4 – Front desk as the focal point.
It is ingrained in traditional hotel design 101 to create a focal front desk. Do we still need it? Indeed, you want to be welcomed, but do we need four printers, four monitors, or four stations? This is a great place where technology can drive some real programming change. If you can check in on your phone, and all you need to do is show ID and get a room key when you get to the hotel, you can do that at the valet stand. The focus would no longer be the front desk, but maybe the concierge, or bar. This can provide a better welcome interaction than processing a credit card. Think of the possibilities! It allows you to create a new, hospitality-driven experience.
For example, the SOHO House, and the just-opened Hoxton in Chicago take the emphasis off the front desk and focus on the F&B programs as greeting elements. You walk into the bar and have to be directed to hotel check-in. It is a complete reversal of past thinking.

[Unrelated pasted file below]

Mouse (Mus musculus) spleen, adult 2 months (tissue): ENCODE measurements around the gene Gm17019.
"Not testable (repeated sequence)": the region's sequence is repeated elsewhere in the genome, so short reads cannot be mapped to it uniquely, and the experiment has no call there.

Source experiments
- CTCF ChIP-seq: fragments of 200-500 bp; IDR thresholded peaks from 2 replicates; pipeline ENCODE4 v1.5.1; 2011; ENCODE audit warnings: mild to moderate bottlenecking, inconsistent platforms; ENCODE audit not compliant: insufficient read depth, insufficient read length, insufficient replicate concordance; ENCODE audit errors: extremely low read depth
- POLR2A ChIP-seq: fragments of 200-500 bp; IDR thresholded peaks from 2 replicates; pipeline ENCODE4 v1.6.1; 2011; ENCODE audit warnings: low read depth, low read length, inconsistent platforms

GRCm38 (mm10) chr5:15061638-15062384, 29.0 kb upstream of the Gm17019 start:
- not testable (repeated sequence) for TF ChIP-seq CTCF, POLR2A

Amenities have to be easy, accessible, and intuitive. I do often say in guestroom jest, “don’t worry, if we screw this up – it will only happen 380 times”. Seriously though, that is a consideration in why it is challenging to take design risks. If it’s a flop, it can be a flop times 380. Test programs are tremendous but seldom allowed for during a project schedule. In the absence of our own carefully conducted experiments, we always aim to have a backup plan for any significant risks. Sometimes there is a reason they don’t do that.
One of the recent trends when taking risks regarding guestroom design includes adding a pendant at the nightstand or an extension arm off the wall with a TV. Anything that swings or is cantilevered off the wall can be prone to damage, and in these cases, the damage can be expensive. Still, current boutique brands are taking the risk to be different. The Chicago Athletic Association and Hotel Zachary, here, in Chicago, are good examples. They took risks in using original art, expensive statement accessories, and nightstand pendants. These are moves you wouldn’t see in standard, branded hotels.